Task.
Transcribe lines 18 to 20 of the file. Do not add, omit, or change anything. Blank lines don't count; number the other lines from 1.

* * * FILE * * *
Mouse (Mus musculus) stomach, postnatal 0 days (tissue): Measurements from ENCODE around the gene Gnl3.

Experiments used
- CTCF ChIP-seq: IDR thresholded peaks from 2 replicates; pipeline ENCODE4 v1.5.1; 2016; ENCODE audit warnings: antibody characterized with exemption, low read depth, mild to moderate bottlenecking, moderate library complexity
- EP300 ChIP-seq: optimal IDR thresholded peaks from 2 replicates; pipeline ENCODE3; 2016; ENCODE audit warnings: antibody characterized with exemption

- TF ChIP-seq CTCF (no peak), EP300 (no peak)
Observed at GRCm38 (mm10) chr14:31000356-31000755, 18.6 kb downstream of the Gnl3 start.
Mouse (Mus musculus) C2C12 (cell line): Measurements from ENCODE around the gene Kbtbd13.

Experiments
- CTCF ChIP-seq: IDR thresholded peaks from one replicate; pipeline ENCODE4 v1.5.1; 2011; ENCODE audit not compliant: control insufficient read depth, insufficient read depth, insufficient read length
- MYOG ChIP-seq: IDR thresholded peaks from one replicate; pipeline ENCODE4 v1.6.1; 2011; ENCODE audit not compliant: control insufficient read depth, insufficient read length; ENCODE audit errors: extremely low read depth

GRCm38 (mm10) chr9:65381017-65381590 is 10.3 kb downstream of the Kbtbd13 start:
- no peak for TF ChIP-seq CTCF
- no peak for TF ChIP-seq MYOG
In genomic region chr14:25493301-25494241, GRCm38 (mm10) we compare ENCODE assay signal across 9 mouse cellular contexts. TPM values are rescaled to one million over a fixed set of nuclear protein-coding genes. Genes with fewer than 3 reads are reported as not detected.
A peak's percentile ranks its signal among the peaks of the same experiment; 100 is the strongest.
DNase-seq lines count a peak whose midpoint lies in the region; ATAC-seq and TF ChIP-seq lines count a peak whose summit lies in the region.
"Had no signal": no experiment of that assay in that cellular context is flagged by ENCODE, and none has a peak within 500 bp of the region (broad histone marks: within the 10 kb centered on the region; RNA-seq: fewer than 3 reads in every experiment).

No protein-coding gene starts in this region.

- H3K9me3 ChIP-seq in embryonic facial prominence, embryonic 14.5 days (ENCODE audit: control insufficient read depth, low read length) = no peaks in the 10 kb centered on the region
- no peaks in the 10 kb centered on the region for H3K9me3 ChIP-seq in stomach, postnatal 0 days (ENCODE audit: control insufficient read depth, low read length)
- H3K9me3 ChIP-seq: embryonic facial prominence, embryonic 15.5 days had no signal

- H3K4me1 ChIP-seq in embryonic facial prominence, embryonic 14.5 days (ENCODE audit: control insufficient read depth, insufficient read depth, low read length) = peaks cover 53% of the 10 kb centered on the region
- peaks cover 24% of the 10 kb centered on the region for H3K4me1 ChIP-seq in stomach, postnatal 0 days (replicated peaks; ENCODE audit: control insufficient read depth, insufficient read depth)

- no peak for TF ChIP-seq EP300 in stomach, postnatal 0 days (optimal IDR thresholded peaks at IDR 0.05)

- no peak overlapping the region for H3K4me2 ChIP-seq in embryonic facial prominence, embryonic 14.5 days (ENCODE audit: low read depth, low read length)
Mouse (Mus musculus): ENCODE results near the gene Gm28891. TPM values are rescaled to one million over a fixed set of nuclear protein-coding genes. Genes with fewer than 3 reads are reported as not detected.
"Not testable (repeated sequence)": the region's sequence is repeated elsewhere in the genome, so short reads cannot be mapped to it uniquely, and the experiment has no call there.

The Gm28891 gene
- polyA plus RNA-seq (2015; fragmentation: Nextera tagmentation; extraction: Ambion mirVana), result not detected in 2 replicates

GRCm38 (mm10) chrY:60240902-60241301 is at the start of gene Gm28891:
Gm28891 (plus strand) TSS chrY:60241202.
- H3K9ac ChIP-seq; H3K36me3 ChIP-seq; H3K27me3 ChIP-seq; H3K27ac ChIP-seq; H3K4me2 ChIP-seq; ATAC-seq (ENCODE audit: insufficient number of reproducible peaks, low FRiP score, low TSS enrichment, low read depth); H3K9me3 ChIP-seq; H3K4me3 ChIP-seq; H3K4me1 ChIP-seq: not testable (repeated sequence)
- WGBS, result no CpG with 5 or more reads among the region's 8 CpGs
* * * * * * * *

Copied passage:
No protein-coding gene starts in this region.

- H3K9me3 ChIP-seq in embryonic facial prominence, embryonic 14.5 days (ENCODE audit: control insufficient read depth, low read length) = no peaks in the 10 kb centered on the region
- no peaks in the 10 kb centered on the region for H3K9me3 ChIP-seq in stomach, postnatal 0 days (ENCODE audit: control insufficient read depth, low read length)